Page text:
A "catalytic event" or a "catalyzing force" is the term used to describe something that drastically accelerates progress during the process of evolution. It refers to a sudden change or trigger that stimulates a rapid and significant advancement or transformation, much like a catalyst in a chemical reaction.

Are there catalytic events on the appraisal industry horizon? Appears so.

There have been advances in the appraisal industry in the past 10 years, and while some have significantly advanced the industry processes, none arguably rise to the level of a catalytic event:

1. Automated Valuation Models (AVMs): AVMs are computer-generated estimates of a property's value, which can be produced in a matter of minutes. They have increased the efficiency of appraisals and improved their accuracy, as they are based on real-time data on recent sales and market trends. They are often used by appraisal districts for property value assessments, for property tax levies.

2. Geographic Information Systems (GIS): GIS technology allows appraisers to create interactive maps of properties and neighborhoods, giving them a comprehensive understanding of the local real estate market. This technology has made appraisals more accurate and efficient, as appraisers can easily access and analyze data on property values, demographics and market trends.

3. Big Data Analytics: Big data analytics tools allow appraisers to analyze large amounts of data in real-time, which helps them to make more informed decisions about property values. This technology has improved the accuracy of appraisals and has made the appraisal process more efficient by reducing the amount of time and effort required to analyze data.

4. Cloud Computing: Cloud computing technology has allowed appraisers to access their data and software from anywhere, at any time, using any device. This advancement has made the appraisal process more flexible and efficient, as appraisers can work from anywhere, without the need for specialized hardware.

These four innovations have been significant advancements but they haven't changed the game. On the other hand, there are three recent innovations that could catalytically impact the appraisal industry and possibly eliminate the need for many appraisers altogether.

1. Artificial Intelligence (AI): AI technology has the potential to significantly improve the accuracy of appraisals by providing more accurate and up-to-date data on property values and market trends. AI-powered appraisals could also be completed much faster than traditional appraisals. Truly, the bottom line here is the removal of human effort in the writing of the report. What this means is the substitution of flesh and blood appraisers writing reports with artificial-evolving-intelligence taking their places.

2. Virtual Reality (VR) and Augmented Reality (AR): VR and AR technology could be used to create virtual tours of properties. The typical evolution advancement perspective is that this technology allows appraisers to conduct appraisals remotely, without the need for on-site visits. However, this advancement could in reality be a catalytic event as appraisers become the VR gofers, or not even that. The realtor or non-real estate licensed photographer could be the person who uploads the VR data so that the AI can recognize the property materials and conditions to incorporate and correlate with construction handbook costs and accessible market data, then do the  analysis, write a report and email its flawless results to a client.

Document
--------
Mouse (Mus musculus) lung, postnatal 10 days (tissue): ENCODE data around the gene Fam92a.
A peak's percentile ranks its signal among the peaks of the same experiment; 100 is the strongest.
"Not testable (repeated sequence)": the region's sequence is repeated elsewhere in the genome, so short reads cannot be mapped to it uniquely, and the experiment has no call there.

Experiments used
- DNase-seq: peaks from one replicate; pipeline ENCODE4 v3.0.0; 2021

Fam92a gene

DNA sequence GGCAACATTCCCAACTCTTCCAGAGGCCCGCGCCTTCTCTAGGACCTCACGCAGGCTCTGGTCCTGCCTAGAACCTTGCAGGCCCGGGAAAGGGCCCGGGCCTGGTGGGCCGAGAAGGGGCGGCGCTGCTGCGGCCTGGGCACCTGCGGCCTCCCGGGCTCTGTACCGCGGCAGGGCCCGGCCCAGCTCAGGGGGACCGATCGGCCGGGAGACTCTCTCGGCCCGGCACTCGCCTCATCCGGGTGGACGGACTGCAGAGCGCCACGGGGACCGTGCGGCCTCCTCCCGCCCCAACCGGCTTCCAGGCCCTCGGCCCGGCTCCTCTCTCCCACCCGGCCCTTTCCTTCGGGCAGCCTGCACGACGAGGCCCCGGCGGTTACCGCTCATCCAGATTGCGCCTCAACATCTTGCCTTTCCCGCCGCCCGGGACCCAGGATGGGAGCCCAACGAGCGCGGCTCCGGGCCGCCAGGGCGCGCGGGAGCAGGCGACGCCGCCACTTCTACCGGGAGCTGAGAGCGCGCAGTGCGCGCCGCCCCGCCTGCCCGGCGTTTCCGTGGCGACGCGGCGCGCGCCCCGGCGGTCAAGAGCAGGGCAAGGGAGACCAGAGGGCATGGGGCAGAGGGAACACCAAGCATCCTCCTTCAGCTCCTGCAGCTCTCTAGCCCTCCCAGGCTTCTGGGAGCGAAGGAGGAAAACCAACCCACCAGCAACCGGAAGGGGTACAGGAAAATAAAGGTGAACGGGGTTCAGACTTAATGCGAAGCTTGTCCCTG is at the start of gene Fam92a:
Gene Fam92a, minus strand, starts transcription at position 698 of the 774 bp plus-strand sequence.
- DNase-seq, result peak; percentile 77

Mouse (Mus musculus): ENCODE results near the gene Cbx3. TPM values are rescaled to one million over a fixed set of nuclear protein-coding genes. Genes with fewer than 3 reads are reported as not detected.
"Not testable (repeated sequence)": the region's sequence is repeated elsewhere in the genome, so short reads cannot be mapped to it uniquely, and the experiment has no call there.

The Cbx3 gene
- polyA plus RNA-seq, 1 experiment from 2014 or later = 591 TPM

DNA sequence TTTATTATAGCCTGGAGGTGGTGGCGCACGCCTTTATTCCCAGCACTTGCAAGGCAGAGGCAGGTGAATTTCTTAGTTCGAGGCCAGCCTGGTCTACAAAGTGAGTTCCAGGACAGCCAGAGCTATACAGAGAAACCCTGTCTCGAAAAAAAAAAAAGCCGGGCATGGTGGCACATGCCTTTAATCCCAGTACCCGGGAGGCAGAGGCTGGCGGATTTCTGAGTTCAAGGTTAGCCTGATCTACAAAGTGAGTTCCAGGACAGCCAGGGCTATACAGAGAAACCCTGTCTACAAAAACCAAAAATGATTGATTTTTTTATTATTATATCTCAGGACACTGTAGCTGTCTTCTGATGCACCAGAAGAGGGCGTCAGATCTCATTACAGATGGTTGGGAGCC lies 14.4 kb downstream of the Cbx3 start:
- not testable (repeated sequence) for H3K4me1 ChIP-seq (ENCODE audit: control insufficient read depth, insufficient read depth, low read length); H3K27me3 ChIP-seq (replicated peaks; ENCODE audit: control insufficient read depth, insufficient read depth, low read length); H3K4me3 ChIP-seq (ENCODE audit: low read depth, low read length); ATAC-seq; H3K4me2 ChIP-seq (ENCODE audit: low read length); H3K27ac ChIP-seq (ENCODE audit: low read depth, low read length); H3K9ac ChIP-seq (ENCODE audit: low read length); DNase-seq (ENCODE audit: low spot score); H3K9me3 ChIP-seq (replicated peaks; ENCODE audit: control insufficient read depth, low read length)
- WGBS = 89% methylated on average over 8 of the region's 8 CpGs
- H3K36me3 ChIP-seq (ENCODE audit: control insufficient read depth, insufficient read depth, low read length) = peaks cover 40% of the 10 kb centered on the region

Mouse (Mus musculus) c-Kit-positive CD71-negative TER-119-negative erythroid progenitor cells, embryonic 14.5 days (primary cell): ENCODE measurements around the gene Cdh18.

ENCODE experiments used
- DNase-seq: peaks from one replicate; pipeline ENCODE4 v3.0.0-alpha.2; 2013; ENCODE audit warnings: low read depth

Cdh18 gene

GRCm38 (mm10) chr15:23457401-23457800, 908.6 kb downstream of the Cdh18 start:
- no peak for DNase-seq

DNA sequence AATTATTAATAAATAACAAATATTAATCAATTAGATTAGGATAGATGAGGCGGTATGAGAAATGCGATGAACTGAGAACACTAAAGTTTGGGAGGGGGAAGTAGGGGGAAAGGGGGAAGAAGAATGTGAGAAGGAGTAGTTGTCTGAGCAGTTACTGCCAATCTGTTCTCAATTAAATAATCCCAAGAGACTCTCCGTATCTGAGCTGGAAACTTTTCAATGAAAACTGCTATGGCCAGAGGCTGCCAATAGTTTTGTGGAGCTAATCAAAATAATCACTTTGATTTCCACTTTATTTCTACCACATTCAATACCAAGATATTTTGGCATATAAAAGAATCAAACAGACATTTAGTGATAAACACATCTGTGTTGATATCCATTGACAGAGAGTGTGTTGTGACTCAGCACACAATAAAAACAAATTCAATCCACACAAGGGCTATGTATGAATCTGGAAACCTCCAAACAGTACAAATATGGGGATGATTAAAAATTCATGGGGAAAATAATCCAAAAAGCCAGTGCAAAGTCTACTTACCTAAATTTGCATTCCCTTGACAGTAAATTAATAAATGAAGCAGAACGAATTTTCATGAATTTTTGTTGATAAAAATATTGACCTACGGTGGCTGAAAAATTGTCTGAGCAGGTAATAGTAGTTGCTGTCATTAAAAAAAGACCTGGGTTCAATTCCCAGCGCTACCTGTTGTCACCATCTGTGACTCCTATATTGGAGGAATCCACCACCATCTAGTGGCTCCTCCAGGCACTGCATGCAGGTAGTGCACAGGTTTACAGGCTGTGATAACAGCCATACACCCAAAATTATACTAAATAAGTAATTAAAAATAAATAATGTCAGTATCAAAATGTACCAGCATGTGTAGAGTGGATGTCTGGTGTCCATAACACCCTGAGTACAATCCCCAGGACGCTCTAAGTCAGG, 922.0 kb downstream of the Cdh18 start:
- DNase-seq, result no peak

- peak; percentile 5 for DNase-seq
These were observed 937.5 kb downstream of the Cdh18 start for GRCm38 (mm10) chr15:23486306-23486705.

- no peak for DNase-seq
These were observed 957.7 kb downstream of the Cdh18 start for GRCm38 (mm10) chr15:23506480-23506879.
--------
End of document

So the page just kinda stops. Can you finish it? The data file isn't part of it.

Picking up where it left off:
3. Blockchain: Blockchain technology could be used to create a decentralized database of property records, allowing appraisers (or AI) to access accurate and up-to-date information on property values and ownership. This resource could greatly improve the accuracy and efficiency of appraisals and reduce the risk of fraud. This little advancement could moderately change how multiple listing services operate and store records or it could just replace them in general. How exclusive is the data? That's a good question because realtors have vigorously protected the data in MLS systems for a long time. Owning the information enables the realtors to make exclusive matches, which enables commissions. If the blockchain real estate records is open, it negates realtor power -- which throws real estate agent leverage, in general, into questionable relevance, and that change would qualify as catalytic.

AI working in tandem with blockchain could eliminate the need for realtors and/or appraisers.

Market demand drives change in a capitalistic society, and consumer benefits drive ever expanding innovations, like iPhones, battery powered cars, indeed.com and eharmony.

These three new innovations (AI, VR and Blockchain) are poised to benefit the consumer with faster appraisal production, information transparency and fewer errors. So, they consequently benefit lenders (lenders are the typical appraiser client). Skeptical of the impact? The impact trajectory on appraisers and the appraisal industry will likely be obvious in an evolutionary graph 10 years from now. It's a meteorite in the sky that just hasn't collided with us yet, and our way of life is as normal as it was yesterday, so we're generally, blissfully unalarmed. Don't look up.